Profit will be maximized when total revenue (TR) exceeds total cost (TC) by the greatest amount.
This is also the point when the additional revenue of producing one more unit is equal to the additional cost of producing one more unit and the additional cost is increasing. In other words, profit is maximized when marginal revenue (MR) is equal to marginal cost (MC) and MC is increasing.
The following diagram compares the total vs marginal approaches to looking at profit maximization for the single-pricing searcher.
When MR = MC, no additional net revenue (i.e., profit) will be added to total profit. That means total profit cannot go any higher and is at its maximum.
Comparing MR with MC (instead of comparing TR with TC) to determine the profit-maximizing output focuses our attention to the incremental step ahead. It is like looking ahead only for the next 100 feet when driving on a superhighway. When MR exceeds MC, producing more will add to total profit. Similarly, when MC exceeds MR, producing more will subtract from total profit.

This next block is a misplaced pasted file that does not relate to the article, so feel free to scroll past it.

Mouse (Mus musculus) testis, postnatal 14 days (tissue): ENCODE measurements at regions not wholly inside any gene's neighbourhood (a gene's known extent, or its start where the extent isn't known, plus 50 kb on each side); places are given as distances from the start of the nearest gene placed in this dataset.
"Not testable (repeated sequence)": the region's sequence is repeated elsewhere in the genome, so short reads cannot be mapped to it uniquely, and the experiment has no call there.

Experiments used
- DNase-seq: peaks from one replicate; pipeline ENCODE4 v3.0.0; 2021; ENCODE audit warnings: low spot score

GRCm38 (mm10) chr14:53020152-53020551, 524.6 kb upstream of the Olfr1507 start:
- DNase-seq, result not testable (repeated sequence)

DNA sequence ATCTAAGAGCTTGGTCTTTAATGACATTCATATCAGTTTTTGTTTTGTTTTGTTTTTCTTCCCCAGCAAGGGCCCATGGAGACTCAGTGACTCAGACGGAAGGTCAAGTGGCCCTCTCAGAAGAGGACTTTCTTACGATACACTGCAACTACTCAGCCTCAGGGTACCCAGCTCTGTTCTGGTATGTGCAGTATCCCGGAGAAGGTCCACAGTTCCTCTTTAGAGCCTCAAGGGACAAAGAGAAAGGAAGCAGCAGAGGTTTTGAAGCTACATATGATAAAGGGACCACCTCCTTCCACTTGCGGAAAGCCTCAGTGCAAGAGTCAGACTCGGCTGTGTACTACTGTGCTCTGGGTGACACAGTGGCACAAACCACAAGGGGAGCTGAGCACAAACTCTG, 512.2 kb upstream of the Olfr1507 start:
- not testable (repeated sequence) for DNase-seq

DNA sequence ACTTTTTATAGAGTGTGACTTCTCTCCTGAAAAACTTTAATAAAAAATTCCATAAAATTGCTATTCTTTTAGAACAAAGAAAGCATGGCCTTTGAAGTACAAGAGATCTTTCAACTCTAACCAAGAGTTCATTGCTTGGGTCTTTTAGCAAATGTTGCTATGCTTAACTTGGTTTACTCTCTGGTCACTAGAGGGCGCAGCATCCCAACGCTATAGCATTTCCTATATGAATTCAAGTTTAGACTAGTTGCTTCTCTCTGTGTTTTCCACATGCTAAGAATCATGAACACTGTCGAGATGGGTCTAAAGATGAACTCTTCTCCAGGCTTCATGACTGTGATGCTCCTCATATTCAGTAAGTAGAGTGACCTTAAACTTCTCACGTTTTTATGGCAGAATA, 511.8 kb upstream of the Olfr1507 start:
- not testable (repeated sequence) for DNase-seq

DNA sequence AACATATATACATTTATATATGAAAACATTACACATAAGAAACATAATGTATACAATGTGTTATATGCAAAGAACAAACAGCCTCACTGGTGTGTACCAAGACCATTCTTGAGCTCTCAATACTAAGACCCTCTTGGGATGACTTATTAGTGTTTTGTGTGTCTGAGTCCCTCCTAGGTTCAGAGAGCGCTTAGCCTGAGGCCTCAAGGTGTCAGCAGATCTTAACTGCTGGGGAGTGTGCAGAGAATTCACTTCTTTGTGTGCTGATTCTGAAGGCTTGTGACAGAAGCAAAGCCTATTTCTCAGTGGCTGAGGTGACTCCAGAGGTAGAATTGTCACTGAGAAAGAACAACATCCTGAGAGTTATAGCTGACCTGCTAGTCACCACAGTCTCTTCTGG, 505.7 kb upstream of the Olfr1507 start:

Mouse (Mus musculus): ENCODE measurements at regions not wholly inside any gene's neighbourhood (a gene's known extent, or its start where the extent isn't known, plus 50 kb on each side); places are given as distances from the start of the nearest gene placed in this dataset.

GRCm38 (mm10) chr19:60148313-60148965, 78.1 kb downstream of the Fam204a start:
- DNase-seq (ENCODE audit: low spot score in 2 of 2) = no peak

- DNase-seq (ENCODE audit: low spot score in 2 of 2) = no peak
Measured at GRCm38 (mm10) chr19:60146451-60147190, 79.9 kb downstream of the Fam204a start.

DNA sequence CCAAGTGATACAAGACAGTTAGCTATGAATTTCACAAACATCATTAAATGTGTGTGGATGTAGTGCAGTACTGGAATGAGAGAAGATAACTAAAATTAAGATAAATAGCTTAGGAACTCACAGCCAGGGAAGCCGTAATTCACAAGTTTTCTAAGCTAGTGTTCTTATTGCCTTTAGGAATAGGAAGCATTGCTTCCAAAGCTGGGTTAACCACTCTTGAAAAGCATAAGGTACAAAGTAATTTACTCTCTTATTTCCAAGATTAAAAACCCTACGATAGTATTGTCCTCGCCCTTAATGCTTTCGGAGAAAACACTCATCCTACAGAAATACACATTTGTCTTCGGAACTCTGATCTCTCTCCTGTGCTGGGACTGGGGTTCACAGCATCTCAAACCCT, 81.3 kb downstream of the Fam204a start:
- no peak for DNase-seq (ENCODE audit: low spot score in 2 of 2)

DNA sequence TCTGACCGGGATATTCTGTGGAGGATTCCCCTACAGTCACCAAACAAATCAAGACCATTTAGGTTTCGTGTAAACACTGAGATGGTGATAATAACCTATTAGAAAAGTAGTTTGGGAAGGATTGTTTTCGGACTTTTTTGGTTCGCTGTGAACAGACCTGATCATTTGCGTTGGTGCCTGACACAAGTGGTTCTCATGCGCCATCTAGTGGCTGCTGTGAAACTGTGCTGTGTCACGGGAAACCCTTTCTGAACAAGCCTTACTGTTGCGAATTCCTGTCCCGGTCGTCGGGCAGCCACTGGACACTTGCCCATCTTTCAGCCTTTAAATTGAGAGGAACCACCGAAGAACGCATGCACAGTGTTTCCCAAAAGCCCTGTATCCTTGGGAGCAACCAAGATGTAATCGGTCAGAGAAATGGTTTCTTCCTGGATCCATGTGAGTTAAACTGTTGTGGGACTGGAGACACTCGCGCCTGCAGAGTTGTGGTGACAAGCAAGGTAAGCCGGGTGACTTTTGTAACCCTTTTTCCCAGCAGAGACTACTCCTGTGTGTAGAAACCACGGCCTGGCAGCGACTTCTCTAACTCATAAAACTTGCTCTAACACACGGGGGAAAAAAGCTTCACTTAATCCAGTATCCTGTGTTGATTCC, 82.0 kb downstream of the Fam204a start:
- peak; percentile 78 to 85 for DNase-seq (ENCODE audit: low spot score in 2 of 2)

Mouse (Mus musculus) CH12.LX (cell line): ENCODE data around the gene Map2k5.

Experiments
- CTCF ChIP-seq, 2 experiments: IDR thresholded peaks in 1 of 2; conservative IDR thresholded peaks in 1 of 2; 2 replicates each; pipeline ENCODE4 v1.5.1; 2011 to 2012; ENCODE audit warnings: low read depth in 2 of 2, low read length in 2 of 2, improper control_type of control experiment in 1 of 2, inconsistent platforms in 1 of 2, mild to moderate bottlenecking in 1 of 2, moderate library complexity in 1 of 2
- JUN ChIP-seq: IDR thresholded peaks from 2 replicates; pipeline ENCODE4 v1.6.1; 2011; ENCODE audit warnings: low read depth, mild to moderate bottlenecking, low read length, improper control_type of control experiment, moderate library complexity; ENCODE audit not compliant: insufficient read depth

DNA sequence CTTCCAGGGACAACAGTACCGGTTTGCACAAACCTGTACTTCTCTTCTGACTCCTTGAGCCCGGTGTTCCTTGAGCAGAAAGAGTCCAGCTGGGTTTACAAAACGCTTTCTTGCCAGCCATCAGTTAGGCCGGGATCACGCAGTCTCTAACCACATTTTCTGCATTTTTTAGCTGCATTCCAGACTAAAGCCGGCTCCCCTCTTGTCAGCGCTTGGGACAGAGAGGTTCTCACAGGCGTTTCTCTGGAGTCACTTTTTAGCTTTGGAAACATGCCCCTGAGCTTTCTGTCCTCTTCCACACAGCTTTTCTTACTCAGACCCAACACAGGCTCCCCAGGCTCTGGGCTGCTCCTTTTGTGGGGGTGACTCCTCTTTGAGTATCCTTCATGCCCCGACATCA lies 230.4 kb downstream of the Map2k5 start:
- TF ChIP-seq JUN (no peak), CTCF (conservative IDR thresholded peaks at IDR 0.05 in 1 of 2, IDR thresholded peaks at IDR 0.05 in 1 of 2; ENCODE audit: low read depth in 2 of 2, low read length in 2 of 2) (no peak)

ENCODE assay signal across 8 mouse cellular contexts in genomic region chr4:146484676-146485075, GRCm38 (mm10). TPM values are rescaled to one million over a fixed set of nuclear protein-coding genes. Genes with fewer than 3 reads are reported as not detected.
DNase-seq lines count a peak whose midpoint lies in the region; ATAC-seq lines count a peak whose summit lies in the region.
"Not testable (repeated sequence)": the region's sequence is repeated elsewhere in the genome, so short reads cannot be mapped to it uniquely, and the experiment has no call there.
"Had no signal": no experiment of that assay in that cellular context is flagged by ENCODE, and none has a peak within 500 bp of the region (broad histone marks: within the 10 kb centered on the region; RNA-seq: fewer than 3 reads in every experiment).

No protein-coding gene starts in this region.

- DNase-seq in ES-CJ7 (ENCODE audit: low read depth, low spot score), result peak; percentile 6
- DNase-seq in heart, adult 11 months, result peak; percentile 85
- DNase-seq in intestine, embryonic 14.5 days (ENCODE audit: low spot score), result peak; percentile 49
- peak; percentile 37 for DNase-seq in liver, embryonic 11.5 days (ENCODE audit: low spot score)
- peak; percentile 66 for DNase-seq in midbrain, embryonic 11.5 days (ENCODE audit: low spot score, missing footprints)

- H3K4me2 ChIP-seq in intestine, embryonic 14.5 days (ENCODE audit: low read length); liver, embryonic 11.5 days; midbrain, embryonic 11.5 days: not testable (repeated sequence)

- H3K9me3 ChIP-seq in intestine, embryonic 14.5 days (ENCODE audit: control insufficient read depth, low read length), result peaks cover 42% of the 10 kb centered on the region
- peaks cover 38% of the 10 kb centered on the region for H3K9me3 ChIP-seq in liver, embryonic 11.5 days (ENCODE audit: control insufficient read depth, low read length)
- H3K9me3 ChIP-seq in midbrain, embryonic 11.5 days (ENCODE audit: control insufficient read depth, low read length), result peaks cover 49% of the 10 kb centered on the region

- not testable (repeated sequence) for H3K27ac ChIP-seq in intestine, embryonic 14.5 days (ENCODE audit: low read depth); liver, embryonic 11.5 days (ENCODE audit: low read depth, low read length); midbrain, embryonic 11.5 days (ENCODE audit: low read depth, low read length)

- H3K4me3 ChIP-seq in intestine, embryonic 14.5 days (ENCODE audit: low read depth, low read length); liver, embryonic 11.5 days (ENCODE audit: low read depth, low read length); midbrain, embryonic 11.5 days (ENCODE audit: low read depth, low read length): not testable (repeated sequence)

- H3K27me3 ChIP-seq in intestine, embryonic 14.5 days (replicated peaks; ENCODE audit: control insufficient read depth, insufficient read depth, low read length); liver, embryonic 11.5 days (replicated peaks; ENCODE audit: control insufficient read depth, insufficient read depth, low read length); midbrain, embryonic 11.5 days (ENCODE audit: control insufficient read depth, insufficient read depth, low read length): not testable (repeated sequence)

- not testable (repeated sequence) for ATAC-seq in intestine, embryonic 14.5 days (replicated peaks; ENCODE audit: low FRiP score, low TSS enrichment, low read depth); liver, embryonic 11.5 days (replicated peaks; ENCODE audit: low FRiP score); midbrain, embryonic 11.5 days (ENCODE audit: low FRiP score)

But comparing MR and MC alone would not tell us whether the profit is positive or not. Marginal cost looks at only costs that change with output (namely variable costs). For profit to be positive, total revenue must be high enough to cover also fixed costs (see Fund Raising at the Margin).